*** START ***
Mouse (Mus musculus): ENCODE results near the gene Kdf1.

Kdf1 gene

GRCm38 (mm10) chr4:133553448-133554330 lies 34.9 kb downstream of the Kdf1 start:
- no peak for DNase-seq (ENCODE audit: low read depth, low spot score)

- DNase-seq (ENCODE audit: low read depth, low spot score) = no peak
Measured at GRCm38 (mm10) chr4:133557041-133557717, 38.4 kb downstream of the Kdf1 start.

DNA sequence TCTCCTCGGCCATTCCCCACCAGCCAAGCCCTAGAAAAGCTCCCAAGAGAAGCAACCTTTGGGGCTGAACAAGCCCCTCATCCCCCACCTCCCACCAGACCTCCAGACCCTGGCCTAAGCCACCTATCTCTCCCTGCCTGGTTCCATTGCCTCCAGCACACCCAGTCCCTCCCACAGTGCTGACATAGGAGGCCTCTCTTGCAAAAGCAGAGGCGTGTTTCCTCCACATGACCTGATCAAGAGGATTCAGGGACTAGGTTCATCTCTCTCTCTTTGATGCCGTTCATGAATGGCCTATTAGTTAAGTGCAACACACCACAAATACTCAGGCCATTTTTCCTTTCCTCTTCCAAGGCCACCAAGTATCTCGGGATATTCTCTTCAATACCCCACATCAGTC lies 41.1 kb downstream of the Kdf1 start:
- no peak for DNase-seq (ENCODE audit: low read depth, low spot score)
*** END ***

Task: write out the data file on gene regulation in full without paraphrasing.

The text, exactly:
Mouse (Mus musculus): ENCODE results near the gene Kdf1.

Kdf1 gene

GRCm38 (mm10) chr4:133553448-133554330 lies 34.9 kb downstream of the Kdf1 start:
- no peak for DNase-seq (ENCODE audit: low read depth, low spot score)

- DNase-seq (ENCODE audit: low read depth, low spot score) = no peak
Measured at GRCm38 (mm10) chr4:133557041-133557717, 38.4 kb downstream of the Kdf1 start.

DNA sequence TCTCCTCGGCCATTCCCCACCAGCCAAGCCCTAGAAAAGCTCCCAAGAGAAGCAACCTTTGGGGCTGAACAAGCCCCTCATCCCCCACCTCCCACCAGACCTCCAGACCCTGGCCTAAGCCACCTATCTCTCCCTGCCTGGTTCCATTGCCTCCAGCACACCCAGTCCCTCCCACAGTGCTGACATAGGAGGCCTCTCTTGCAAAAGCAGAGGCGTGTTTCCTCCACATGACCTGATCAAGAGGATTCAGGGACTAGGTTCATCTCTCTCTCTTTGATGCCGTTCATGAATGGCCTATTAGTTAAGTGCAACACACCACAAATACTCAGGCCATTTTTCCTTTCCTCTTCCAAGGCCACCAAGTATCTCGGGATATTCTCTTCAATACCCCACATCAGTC lies 41.1 kb downstream of the Kdf1 start:
- no peak for DNase-seq (ENCODE audit: low read depth, low spot score)